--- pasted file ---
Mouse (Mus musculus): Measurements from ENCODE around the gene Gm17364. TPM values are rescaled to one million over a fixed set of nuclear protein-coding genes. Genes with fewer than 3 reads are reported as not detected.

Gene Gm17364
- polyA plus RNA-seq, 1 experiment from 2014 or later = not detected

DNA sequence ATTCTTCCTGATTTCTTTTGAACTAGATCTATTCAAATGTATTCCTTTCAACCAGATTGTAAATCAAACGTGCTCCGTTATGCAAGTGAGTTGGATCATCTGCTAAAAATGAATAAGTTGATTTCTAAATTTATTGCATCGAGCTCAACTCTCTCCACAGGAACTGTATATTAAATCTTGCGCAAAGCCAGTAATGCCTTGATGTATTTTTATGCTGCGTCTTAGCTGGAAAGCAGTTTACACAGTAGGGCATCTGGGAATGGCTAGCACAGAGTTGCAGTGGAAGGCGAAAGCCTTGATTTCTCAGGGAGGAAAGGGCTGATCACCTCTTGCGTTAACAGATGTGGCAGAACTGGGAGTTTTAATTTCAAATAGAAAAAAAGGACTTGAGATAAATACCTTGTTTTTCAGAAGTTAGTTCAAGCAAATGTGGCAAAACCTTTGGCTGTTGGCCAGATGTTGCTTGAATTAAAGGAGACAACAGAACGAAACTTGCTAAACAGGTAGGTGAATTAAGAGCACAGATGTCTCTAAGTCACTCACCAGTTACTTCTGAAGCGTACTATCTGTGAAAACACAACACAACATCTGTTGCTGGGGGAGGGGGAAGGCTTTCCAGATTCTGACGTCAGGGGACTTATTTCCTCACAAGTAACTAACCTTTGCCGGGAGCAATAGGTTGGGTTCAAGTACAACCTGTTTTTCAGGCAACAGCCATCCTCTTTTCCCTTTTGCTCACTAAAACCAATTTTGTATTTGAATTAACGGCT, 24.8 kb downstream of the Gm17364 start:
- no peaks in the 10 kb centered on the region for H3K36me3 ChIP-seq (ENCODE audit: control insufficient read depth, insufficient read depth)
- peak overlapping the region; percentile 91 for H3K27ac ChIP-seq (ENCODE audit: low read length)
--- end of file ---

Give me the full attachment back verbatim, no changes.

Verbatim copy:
Mouse (Mus musculus): Measurements from ENCODE around the gene Gm17364. TPM values are rescaled to one million over a fixed set of nuclear protein-coding genes. Genes with fewer than 3 reads are reported as not detected.

Gene Gm17364
- polyA plus RNA-seq, 1 experiment from 2014 or later = not detected

DNA sequence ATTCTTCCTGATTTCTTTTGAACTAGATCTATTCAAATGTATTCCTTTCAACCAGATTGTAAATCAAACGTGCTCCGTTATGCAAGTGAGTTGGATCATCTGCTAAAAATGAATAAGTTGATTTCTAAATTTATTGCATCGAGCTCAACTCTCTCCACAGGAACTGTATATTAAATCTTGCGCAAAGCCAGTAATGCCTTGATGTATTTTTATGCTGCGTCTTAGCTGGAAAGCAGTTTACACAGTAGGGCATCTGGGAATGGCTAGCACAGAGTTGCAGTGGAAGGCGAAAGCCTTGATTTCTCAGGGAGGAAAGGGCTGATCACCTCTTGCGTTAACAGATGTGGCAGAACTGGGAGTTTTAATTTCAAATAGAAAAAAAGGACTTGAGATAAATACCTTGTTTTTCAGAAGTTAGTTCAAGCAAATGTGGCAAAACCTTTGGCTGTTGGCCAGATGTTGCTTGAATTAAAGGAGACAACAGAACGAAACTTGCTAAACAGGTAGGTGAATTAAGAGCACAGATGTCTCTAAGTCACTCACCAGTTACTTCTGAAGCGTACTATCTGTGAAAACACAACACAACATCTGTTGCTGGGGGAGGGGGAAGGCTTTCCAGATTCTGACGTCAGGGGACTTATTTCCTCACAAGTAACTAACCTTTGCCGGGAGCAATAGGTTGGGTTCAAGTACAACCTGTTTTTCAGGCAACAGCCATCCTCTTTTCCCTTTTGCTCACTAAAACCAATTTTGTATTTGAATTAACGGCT, 24.8 kb downstream of the Gm17364 start:
- no peaks in the 10 kb centered on the region for H3K36me3 ChIP-seq (ENCODE audit: control insufficient read depth, insufficient read depth)
- peak overlapping the region; percentile 91 for H3K27ac ChIP-seq (ENCODE audit: low read length)